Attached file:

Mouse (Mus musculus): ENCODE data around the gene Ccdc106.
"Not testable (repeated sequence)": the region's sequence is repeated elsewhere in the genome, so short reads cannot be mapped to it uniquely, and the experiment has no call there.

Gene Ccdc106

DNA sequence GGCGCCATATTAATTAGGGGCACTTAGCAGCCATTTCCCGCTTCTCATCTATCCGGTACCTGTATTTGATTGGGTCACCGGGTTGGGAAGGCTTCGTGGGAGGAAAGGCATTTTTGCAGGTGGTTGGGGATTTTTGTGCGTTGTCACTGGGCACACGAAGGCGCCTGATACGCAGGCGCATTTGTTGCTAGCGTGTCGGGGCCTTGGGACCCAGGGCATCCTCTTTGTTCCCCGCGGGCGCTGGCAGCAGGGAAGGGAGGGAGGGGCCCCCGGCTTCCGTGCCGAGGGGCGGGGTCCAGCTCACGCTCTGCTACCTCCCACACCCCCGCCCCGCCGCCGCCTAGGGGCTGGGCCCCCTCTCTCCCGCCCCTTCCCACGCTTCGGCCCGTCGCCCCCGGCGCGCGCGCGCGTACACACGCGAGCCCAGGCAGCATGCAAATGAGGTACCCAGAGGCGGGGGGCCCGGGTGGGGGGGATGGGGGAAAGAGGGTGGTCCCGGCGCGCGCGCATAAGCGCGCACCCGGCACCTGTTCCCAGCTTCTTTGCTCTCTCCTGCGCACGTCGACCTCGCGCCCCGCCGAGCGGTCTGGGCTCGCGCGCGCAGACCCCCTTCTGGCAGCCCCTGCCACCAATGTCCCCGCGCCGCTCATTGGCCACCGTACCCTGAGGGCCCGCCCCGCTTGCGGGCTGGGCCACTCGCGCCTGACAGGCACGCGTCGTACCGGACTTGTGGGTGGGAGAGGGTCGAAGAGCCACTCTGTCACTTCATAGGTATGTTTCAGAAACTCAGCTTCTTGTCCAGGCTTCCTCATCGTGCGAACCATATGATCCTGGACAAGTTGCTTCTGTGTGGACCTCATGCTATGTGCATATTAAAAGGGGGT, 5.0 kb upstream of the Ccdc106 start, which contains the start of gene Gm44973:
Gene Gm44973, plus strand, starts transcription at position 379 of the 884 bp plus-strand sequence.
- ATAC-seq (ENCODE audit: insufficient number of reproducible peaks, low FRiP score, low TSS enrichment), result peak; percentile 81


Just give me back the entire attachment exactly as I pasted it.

Mouse (Mus musculus): ENCODE data around the gene Ccdc106.
"Not testable (repeated sequence)": the region's sequence is repeated elsewhere in the genome, so short reads cannot be mapped to it uniquely, and the experiment has no call there.

Gene Ccdc106

DNA sequence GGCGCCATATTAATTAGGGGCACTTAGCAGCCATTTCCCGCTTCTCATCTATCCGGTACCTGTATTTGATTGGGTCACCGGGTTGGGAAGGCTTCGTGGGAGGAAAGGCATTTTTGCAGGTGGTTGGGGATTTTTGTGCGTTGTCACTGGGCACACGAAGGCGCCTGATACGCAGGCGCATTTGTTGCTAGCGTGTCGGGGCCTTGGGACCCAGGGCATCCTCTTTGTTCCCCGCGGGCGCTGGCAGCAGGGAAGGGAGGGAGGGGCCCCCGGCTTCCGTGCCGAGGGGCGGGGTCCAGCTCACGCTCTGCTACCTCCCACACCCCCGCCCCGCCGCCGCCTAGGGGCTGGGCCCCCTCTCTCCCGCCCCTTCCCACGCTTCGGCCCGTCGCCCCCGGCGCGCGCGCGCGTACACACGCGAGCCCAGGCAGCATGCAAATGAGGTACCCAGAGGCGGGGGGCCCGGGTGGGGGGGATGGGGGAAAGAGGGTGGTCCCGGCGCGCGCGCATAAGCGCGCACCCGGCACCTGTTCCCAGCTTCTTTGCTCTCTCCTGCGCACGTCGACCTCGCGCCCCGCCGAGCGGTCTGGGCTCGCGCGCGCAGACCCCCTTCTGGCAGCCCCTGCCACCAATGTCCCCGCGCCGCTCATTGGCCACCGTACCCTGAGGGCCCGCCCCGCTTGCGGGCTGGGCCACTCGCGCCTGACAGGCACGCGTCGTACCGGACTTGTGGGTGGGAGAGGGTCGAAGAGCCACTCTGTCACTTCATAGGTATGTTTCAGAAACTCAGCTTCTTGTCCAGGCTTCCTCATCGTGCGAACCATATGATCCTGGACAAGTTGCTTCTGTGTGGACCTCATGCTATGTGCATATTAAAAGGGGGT, 5.0 kb upstream of the Ccdc106 start, which contains the start of gene Gm44973:
Gene Gm44973, plus strand, starts transcription at position 379 of the 884 bp plus-strand sequence.
- ATAC-seq (ENCODE audit: insufficient number of reproducible peaks, low FRiP score, low TSS enrichment), result peak; percentile 81